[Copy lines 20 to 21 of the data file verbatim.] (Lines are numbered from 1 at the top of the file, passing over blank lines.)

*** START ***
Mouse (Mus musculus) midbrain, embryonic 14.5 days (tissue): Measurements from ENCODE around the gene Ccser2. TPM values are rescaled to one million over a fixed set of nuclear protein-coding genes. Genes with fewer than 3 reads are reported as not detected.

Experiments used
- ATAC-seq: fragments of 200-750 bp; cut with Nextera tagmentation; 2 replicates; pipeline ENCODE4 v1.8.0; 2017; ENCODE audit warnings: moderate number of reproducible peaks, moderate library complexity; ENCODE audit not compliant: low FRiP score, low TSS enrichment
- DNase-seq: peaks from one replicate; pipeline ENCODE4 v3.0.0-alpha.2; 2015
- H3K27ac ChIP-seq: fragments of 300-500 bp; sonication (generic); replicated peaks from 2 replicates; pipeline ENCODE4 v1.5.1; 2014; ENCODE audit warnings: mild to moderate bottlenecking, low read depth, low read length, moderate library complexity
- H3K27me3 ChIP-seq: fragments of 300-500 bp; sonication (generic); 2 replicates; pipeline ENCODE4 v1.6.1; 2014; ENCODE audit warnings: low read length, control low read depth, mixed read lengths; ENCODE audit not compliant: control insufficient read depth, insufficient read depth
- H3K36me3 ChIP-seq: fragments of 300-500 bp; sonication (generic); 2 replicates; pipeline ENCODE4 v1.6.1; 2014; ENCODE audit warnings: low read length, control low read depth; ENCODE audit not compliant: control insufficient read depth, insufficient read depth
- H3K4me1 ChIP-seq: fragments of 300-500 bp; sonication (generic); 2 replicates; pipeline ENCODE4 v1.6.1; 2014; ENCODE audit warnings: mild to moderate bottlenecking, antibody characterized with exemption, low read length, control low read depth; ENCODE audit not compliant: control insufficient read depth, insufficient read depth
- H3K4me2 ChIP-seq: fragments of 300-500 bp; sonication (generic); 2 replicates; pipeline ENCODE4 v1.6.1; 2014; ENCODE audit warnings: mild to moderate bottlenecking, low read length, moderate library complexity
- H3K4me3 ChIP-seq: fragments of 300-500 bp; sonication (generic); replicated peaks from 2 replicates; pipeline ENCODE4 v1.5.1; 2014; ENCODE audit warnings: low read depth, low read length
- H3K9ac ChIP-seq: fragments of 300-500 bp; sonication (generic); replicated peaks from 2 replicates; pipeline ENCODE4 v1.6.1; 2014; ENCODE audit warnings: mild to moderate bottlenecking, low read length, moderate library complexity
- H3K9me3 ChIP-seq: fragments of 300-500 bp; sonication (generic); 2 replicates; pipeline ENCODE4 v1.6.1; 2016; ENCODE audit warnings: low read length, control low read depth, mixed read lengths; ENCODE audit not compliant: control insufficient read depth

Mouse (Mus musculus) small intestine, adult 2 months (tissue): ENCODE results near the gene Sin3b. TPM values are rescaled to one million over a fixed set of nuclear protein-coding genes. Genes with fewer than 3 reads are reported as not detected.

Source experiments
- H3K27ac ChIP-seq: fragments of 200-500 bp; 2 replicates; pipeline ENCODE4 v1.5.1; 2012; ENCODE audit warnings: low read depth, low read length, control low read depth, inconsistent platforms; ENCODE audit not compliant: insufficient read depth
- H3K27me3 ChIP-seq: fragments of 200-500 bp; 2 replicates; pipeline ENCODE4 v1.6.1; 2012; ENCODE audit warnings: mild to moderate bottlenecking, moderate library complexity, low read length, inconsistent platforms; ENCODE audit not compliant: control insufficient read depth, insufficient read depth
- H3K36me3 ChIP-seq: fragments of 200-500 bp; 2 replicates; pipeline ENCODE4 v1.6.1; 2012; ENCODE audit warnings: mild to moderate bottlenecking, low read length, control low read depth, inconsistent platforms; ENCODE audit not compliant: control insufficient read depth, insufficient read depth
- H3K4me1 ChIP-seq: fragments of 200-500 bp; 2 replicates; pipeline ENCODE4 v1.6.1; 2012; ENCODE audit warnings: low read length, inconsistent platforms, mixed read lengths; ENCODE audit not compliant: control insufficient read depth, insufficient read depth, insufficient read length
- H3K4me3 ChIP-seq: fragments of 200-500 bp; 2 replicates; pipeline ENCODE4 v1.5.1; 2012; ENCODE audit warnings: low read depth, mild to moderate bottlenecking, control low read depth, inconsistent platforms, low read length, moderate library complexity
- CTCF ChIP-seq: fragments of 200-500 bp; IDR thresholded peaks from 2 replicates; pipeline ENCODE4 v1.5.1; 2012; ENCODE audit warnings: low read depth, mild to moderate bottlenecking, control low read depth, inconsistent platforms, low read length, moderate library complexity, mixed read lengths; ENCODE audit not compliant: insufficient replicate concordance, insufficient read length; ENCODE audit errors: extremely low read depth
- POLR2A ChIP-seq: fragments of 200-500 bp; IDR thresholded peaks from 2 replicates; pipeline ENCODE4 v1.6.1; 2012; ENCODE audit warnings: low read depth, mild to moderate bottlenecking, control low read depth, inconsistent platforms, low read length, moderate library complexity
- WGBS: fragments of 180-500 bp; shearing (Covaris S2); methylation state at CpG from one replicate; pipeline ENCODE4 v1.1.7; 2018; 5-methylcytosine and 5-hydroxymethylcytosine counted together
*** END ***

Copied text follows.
- CTCF ChIP-seq: fragments of 200-500 bp; IDR thresholded peaks from 2 replicates; pipeline ENCODE4 v1.5.1; 2012; ENCODE audit warnings: low read depth, mild to moderate bottlenecking, control low read depth, inconsistent platforms, low read length, moderate library complexity, mixed read lengths; ENCODE audit not compliant: insufficient replicate concordance, insufficient read length; ENCODE audit errors: extremely low read depth
- POLR2A ChIP-seq: fragments of 200-500 bp; IDR thresholded peaks from 2 replicates; pipeline ENCODE4 v1.6.1; 2012; ENCODE audit warnings: low read depth, mild to moderate bottlenecking, control low read depth, inconsistent platforms, low read length, moderate library complexity